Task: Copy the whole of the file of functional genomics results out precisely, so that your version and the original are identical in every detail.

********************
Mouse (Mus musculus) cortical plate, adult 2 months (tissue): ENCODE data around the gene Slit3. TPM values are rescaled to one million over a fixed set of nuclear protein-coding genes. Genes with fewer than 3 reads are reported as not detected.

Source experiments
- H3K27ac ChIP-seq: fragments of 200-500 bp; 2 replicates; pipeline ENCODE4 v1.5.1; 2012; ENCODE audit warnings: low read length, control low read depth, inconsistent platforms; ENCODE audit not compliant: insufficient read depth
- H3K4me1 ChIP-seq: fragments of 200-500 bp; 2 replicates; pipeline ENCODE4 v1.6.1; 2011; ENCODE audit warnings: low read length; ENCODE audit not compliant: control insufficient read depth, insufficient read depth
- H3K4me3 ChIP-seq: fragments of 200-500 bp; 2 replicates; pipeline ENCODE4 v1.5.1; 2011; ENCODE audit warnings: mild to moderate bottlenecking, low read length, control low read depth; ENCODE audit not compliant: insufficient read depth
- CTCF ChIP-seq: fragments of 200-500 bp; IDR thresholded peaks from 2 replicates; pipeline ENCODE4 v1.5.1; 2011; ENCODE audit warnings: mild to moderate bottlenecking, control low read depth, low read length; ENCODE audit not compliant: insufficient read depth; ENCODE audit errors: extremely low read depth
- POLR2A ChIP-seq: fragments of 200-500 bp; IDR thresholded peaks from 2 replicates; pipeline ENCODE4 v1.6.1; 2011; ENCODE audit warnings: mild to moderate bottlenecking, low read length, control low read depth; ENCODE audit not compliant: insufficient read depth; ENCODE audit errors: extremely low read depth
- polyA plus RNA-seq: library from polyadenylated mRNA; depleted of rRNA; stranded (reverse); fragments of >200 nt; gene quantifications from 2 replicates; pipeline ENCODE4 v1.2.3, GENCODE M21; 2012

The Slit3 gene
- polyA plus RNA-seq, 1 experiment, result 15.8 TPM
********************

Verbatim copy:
Mouse (Mus musculus) cortical plate, adult 2 months (tissue): ENCODE data around the gene Slit3. TPM values are rescaled to one million over a fixed set of nuclear protein-coding genes. Genes with fewer than 3 reads are reported as not detected.

Source experiments
- H3K27ac ChIP-seq: fragments of 200-500 bp; 2 replicates; pipeline ENCODE4 v1.5.1; 2012; ENCODE audit warnings: low read length, control low read depth, inconsistent platforms; ENCODE audit not compliant: insufficient read depth
- H3K4me1 ChIP-seq: fragments of 200-500 bp; 2 replicates; pipeline ENCODE4 v1.6.1; 2011; ENCODE audit warnings: low read length; ENCODE audit not compliant: control insufficient read depth, insufficient read depth
- H3K4me3 ChIP-seq: fragments of 200-500 bp; 2 replicates; pipeline ENCODE4 v1.5.1; 2011; ENCODE audit warnings: mild to moderate bottlenecking, low read length, control low read depth; ENCODE audit not compliant: insufficient read depth
- CTCF ChIP-seq: fragments of 200-500 bp; IDR thresholded peaks from 2 replicates; pipeline ENCODE4 v1.5.1; 2011; ENCODE audit warnings: mild to moderate bottlenecking, control low read depth, low read length; ENCODE audit not compliant: insufficient read depth; ENCODE audit errors: extremely low read depth
- POLR2A ChIP-seq: fragments of 200-500 bp; IDR thresholded peaks from 2 replicates; pipeline ENCODE4 v1.6.1; 2011; ENCODE audit warnings: mild to moderate bottlenecking, low read length, control low read depth; ENCODE audit not compliant: insufficient read depth; ENCODE audit errors: extremely low read depth
- polyA plus RNA-seq: library from polyadenylated mRNA; depleted of rRNA; stranded (reverse); fragments of >200 nt; gene quantifications from 2 replicates; pipeline ENCODE4 v1.2.3, GENCODE M21; 2012

The Slit3 gene
- polyA plus RNA-seq, 1 experiment, result 15.8 TPM